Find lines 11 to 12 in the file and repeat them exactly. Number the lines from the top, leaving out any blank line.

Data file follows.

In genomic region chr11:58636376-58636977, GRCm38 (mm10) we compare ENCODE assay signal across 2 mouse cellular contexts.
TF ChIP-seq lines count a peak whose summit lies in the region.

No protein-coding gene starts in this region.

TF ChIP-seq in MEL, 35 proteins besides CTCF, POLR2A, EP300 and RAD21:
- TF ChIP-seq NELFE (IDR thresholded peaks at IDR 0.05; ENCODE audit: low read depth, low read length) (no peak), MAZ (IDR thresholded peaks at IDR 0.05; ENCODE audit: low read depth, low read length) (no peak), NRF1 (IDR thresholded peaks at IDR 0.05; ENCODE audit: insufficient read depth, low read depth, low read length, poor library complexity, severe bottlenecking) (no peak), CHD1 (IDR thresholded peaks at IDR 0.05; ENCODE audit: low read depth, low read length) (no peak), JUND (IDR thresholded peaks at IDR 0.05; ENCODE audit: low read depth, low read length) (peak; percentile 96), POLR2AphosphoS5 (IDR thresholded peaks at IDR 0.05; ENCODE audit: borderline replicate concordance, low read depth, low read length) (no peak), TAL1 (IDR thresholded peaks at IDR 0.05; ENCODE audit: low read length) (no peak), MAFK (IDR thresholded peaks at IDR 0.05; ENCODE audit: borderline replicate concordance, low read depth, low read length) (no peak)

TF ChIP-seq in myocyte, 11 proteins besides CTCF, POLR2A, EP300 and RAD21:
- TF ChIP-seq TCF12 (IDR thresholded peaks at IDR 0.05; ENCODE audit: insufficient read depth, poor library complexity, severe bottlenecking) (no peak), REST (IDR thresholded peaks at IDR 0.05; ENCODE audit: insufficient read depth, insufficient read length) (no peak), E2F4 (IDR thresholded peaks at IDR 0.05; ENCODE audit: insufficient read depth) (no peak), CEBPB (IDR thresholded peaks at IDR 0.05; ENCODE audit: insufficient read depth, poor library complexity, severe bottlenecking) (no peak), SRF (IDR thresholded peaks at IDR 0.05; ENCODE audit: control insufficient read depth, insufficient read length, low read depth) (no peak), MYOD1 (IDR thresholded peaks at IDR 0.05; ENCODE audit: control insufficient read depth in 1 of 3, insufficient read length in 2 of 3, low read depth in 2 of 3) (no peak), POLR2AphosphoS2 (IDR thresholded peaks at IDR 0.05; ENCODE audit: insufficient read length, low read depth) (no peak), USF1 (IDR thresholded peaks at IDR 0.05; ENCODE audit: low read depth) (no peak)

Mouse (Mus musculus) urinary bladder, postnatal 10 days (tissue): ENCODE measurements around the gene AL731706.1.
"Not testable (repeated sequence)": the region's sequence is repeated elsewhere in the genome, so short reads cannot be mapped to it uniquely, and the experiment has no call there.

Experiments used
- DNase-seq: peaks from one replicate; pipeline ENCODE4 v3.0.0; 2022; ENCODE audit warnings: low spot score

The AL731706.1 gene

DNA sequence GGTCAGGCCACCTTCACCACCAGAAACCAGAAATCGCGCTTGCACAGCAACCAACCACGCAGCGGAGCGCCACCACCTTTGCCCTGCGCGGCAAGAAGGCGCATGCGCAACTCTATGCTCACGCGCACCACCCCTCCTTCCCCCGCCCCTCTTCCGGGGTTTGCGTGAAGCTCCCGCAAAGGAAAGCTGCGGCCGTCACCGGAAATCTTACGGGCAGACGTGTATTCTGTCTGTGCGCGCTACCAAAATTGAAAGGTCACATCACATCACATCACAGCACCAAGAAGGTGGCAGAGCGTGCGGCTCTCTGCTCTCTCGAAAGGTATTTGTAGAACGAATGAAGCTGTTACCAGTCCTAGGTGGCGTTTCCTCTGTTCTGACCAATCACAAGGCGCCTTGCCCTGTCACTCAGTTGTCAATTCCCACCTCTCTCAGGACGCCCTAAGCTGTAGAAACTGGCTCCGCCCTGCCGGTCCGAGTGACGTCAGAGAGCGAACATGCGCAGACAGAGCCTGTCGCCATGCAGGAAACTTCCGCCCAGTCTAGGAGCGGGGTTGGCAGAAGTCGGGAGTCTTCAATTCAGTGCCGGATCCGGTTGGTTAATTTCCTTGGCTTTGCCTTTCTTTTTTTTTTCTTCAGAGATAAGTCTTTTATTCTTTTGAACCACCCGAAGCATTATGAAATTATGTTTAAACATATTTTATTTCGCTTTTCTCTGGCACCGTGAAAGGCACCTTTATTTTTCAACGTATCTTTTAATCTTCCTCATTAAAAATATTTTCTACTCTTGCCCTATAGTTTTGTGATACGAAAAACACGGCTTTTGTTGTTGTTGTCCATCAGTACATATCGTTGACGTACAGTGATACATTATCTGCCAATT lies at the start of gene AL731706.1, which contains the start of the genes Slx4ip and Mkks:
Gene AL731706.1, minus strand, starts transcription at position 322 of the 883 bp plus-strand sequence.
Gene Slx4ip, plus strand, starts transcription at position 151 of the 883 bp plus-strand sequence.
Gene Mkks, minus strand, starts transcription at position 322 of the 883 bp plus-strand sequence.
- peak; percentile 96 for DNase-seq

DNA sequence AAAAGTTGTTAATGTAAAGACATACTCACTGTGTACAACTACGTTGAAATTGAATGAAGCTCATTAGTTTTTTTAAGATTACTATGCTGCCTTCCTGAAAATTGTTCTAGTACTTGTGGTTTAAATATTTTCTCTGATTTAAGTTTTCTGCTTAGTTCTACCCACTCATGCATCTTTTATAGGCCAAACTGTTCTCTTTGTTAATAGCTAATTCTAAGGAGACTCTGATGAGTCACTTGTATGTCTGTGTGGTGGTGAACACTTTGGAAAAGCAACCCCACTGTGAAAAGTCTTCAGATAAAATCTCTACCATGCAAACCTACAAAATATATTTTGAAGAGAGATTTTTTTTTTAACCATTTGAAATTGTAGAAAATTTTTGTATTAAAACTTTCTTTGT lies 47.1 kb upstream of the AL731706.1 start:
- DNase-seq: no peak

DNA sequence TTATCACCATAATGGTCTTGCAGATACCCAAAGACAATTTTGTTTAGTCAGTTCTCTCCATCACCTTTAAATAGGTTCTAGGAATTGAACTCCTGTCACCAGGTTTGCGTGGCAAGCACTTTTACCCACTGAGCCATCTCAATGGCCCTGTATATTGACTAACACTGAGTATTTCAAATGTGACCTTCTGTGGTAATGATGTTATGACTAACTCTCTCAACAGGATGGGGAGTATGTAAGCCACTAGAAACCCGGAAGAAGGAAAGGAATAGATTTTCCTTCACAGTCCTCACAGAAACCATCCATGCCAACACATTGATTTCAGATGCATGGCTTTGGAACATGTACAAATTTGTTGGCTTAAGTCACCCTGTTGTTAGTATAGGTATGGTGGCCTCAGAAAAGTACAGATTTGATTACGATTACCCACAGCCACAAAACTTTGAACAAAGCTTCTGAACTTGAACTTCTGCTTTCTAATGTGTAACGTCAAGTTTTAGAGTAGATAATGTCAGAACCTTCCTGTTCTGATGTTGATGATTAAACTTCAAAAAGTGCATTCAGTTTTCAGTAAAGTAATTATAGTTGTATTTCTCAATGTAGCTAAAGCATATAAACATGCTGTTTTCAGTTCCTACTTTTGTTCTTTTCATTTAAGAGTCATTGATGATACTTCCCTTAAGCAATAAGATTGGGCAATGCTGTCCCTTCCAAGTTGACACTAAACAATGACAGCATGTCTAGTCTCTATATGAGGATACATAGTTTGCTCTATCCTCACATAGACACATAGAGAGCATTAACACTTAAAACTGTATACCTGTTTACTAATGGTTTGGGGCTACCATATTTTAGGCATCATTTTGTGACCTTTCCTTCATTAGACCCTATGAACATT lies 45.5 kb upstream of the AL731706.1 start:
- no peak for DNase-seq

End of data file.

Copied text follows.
- DNase-seq: peaks from one replicate; pipeline ENCODE4 v3.0.0; 2022; ENCODE audit warnings: low spot score

The AL731706.1 gene